The findings indicate black students resisted emotion rules by discussing racism, a highly taboo subject in schools. Students also rallied against an interpretation that felt as a distraction, an attempt to negate or shut down the naming and sensing of racism in the poem and in the classroom. Despite the constant regulation of emotions before, during and after the discussion, black youth firmly indicated their right to judge the interpretation that the poem had nothing to do with racism as inadequate and steeped in whiteness.

Originality/value

In schools, critical literacy often fails to attend to how emotions are managed and reflect racial control and dominance. For critical literacy as an anti-oppressive pedagogy to confront the oppressive status quo of schools, it must no longer remain silent or leave unquestioned rules of emotional dispositions that target marginalized students.

Details

English Teaching: Practice & Critique, vol. 20 no. 1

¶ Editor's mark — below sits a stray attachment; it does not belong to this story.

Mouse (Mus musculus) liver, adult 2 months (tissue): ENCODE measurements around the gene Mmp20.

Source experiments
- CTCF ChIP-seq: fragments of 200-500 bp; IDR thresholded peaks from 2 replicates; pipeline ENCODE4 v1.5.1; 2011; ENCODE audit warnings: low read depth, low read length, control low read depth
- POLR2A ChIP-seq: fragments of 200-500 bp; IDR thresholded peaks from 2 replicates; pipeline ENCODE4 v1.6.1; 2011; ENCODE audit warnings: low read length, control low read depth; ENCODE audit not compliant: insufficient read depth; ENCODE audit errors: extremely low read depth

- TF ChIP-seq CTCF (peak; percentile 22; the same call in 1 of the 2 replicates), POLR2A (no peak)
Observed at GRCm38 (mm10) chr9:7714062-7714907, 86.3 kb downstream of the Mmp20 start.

Type: Research Article
ISSN: 1175-8708

Keywords

Article
Publication date: 19 June 2017

Anya Johnson, Helena Nguyen, Sharon K. Parker, Markus Groth, Steven Coote, Lin Perry and Bruce Way

The purpose of this paper is to investigate a boundary spanning, interprofessional collaboration between advanced practice nurses (APNs) and junior doctors to support junior…

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Abstract

Purpose

The purpose of this paper is to investigate a boundary spanning, interprofessional collaboration between advanced practice nurses (APNs) and junior doctors to support junior doctors’ learning and improve patient management during the overtime shift.